Welcome my friends, to Spyro:Dawn of the Dragon (The review). This game marks the third and final installment of the “Legend of Spyro” trilogy and has players thrown back into Spyro’s magical world and must once again help people for no real reason what-so-ever! But don’t let this put you off, see how much I enjoyed the title in our review…
The story so far…
The game begins with a mysterious set of enemies, who enter the ruins of “The Mountain of Malefor”(Big evil dude), where Spyro and Cynder (Purple dragons) remain frozen in crystal after Spyro’s fight with Gaul(Evil bugger). These mysterious enemies break open the crystals and put a pair of glowing green snakes (Bondage chain) around the protagonists necks to keep Spyro and Cynder together at all times. The mystery things then take our heros away, leaving Sparx(Dragonfly), who awakens moments later in the palm of Hunter of Avalar (Useless ginger fox) who had observed the whole scenario unfold from the shadows and done nothing.
Your pointless story starts here.
Theres no point me wring anything more, because by now anyone who doesn’t know the formula of Spyro’s storyline is either too young and cannot eat solid foods, or too old and also has difficulty with anything more than juice.
Generally, Spyro:DoD turned out to be a very colorful game, and the graphics are quite good for a (supposedly) child’s game. The world itself is vibrant, colorful and detailed enough to be deemed “good” by my own personal standards. BUT, the video sequences seem to be gritty, and look like they didn’t even know the rest of the game was supposed to have color. Now it could just effect the higher setting for graphics, with it being overly up-scaled, but it looks to me like the sequences were designed for something Weaker…Almost like Wii end up looking at something thats not quite high def yet…Maybe made for the Wii and upscaled to save time on the more powerful consoles? I think so.
Spyro really deserves mentioning for its overall design, the way it was put together, the way it plays etc. The gameplay is what I’m talking about here, is the most important part of almost ANY game. The bit which makes you want to keep coming back for more, and helps you to how you to control a games characters in their environment.
UNLESS you designed Spyro, where gameplay is something you were told about and did your best to try and do well but it just never felt right. Spyro uses an advanced combat system for a game of this type, with button combo’s used for attacks, a health bar which doesn’t seem to stand up to the smallest of enemies and so much more. You level up, with exp collected from fighting enemies and performing various other tasks. These “levels” come in the form of upgrades for a breath attack for whoever of the games two characters you are upgrading.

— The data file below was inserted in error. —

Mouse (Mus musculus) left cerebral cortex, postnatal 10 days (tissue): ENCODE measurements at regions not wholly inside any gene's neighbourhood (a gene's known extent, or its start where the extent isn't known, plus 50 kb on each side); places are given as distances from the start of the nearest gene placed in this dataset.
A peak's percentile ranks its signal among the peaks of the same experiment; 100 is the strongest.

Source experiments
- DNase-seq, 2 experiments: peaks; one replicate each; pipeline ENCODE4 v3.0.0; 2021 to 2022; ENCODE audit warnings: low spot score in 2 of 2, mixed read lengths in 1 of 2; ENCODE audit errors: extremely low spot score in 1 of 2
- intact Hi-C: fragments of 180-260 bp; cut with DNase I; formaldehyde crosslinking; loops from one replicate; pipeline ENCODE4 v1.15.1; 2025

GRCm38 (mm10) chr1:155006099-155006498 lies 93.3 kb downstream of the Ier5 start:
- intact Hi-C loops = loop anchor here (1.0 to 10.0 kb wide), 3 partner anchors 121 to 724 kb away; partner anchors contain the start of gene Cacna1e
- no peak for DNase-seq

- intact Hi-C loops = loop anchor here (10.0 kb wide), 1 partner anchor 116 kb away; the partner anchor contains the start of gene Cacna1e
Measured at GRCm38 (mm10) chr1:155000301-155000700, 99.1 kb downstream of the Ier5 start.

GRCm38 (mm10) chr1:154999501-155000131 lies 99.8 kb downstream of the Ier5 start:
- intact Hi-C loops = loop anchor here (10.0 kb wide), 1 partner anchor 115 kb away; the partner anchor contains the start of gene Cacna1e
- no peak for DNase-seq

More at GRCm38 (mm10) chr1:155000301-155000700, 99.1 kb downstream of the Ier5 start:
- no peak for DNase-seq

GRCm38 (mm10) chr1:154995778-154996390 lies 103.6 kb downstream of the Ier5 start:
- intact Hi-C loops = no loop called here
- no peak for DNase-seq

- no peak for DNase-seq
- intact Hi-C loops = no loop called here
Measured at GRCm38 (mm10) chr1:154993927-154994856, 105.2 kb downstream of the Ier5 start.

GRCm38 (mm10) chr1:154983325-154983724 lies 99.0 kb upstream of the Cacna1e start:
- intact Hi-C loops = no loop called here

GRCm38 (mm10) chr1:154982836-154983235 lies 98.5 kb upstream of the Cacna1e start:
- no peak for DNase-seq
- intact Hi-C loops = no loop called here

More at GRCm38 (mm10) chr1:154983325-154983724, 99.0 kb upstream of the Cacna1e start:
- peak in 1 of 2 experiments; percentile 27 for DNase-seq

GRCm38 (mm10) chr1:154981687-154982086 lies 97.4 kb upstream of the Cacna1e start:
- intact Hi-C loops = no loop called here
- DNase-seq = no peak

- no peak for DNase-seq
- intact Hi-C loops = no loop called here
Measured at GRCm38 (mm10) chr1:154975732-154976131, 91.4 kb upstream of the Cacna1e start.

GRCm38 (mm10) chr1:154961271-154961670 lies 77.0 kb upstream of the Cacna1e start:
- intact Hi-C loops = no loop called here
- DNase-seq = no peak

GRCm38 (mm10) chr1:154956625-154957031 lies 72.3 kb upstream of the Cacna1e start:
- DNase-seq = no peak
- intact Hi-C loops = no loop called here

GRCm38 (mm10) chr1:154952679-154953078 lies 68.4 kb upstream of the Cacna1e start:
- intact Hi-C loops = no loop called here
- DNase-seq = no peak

Now I’m not usually one to bash games, and I’m a really determined gamer when it comes to completing a story, but Spyro:DoD marks the first game i actually gave up on, and not because i couldnt do it, but the gameplay was awful. Levels are designed to be huge, and confusing for both “Experienced” and “Young” players, which translates as a game which manages to be both massively irritating for us adults, and impossible for its younger audience. I even sought the help of someone in the games target audience, my younger brother, to help me understand if this game really does appeal. The interview lasted several important seconds and went something like this…
Ascension-“So then, do you like it?”
Brother-“No, i want sonic back on.”
Still on the gameplay side of things, the game has many “cool” features, including optional Elite Enemies, “epic” boss fights and so much other shi…..stuff (including dragon armour, and THE most awkward and user un-friendly flight system i have ever some across) You’re going to have to google this game, it’s unreasonable for just one person to say.
The audio for the game is good, with characters conversing in believable tones, and an endless number of growls from the various enemies you’ll face in the game. The soundtrack is performed by Rebecca Knuebuhl and Gabriel Mann, who based the music around the characters various relationships with each other. Each breath attack has its own noise and big things are louder than little things etc making it the games only appeal so far.
As a multi-player adventure game, Spyro has managed to make very little (if any) lasting appeal, and although it does feature a 2 player multiplayer mode, making somebody play with you is in my “humble” opinion cruel, unfair and probably a breach of human rights. The game’s storyline is the only real appeal, and once completed you wont have much to do all over again that wont seem repetitive. Now i know I’ve been harsh in this review, but to say the game is nice and challenging would be hiding the truth. Yes, the game is challenging, but it seems more challenging on your patience as apposed to being a difficult game. And yes, I’ve came in at the end of the trilogy and am missing the back story but if game itself is really that difficult to enjoy, and far from fun for the younger audience which Spyro appealed to for so long, then whats the point?
Sorry Spyro, but i think I’m with Crash on this one.